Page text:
The Thermostat Game

By: Eliza Davis, 2011 Climate Corps Public Sector Fellow at Shaw University in Raleigh, NC; MEM candidate at the Nicholas School of the Environment, Duke University

My first month as a Climate Corps Public Sector fellow at Shaw University in Raleigh, NC, has flown by. My EDF partner, Jen Weiss, and I had a whirlwind of meetings with energy specialists, and have explored the ins and outs of Shaw’s campus. We have ventured far and wide in search of energy savings, checking natural gas meters and counting the number of light bulbs in classroom buildings. However, we made one of our greatest discoveries in our very own workspace.

Jen and I work in Estey Hall, a beautiful, red brick administration building. It was constructed in 1864 as a dormitory for women. Because of its age, the building is difficult to uniformly heat and cool. Walking through the hallways and into rooms, we noticed defined layers of temperature. We decided to track thermostat settings to get to the bottom of these temperature discrepancies. What we found surprised us!

Not only were many of the thermostats set at 70 degrees or below, but many newer programmable thermostats were on the energy wasting ‘hold’ setting. This means that the rooms are kept at the same temperature, day or night, full or empty, and regardless of outdoor temperature. Programmable thermostats can reduce energy costs by allowing you to set different temperatures based on the time of day and expected room occupancy.

After figuring out the reasons behind the layers of temperature at Estey Hall, we expanded our investigation to thermostats around campus. We uncovered thermostats of all styles and ages: small square controls that only allow for an up or down adjustment, fancy programmable models, and rectangular hotel-style air conditioner units that have ‘warmer’ to ‘cooler’ dials. Overall, we found that despite the type of thermostat, most offices, classrooms, and meeting spaces were kept cool all day long.

So began our experiment to see if anyone would notice slight increases in temperature in large meeting spaces. We increased a few of the 69-degree thermostats to a range between 72 and 76 degrees. Thus began the thermostat game. Every morning we rushed eagerly to thermostats to check the settings, and lo and behold –  the thermostats were reset and left at or below 70 degrees.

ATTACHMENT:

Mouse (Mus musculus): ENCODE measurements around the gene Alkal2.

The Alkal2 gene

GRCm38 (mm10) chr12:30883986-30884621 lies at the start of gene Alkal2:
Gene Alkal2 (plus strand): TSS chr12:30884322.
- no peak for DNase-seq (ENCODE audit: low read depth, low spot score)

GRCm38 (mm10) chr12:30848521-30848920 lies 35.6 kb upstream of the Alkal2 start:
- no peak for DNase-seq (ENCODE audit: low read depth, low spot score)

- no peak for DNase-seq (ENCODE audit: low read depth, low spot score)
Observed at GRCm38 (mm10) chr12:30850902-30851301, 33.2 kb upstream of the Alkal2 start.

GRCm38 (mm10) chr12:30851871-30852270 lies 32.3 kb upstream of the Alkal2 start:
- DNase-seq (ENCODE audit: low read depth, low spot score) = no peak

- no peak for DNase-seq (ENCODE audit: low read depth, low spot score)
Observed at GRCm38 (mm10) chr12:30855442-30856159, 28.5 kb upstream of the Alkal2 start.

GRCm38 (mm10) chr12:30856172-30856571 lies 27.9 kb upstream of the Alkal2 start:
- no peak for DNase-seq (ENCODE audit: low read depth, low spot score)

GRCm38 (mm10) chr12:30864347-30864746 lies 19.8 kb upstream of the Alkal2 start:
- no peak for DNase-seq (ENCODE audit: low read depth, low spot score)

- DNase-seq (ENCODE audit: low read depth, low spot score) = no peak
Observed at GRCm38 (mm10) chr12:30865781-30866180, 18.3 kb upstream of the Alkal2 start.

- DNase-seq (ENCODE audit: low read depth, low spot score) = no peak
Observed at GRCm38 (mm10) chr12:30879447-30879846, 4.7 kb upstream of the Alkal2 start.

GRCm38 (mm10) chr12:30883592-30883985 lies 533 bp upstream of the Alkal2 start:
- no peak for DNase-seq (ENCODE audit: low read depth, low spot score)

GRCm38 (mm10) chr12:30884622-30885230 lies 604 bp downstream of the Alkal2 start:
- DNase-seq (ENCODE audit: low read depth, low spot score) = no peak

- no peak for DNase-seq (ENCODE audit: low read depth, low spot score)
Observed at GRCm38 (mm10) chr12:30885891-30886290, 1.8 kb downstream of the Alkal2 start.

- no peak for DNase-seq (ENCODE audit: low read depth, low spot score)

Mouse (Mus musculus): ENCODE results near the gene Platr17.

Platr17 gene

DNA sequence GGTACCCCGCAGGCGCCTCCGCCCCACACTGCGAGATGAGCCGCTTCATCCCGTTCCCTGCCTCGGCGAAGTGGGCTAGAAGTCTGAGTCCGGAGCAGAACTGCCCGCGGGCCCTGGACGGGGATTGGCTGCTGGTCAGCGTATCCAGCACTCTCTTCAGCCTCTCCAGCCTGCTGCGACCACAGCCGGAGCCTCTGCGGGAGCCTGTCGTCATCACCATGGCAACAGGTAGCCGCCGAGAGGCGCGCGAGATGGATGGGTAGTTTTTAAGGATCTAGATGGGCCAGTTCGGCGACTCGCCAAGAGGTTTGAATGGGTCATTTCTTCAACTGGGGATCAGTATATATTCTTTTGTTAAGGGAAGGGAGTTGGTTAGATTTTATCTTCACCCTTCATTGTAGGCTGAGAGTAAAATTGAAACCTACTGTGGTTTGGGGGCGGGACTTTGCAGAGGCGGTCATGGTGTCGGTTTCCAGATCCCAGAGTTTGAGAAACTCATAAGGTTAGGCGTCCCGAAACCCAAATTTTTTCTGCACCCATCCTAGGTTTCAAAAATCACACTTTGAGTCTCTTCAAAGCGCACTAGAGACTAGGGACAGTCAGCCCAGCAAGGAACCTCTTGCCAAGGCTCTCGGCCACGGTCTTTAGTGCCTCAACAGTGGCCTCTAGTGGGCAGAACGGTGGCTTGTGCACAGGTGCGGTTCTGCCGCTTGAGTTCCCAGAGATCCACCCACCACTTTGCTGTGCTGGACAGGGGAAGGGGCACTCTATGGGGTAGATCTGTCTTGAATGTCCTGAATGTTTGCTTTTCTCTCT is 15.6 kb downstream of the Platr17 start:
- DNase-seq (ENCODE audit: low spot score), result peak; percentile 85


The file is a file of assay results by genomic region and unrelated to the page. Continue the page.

Our survey of Shaw’s thermostats showed us that there is a significant potential for savings with temperature management. In the history of the Climate Corps Public Sector program, temperature management makes up one-third of projected energy savings. Shaw University can easily reduce energy use and carbon pollution through the introduction of more programmable thermostats and a campus-wide energy management system.

The thermostat game taught us the most important lesson: A device is only as good as its operation. We recognize now that energy conservation education will be an important part of our recommendations for Shaw, and we are excited about developing ways to raise awareness about energy use on campus.

EDF Climate Corps Public Sector (CCPS) trains graduate students to identify energy efficiency savings in colleges, universities, local governments and houses of worship. The program focuses on partnerships with minority serving institutions and diverse communities. Apply as a CCPS fellow, read our blog posts and follow us on Twitter to get regular updates about this program.

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One Comment

  1. Posted August 8, 2011 at 12:59 pm | Permalink

    Thermostats are a key way to save energy. The problem is that even if you change them out with programmable models, people override the settings. The only way to overcome this is to install lockable thermostats, put lockable covers over them, or use a central system with remote sensors.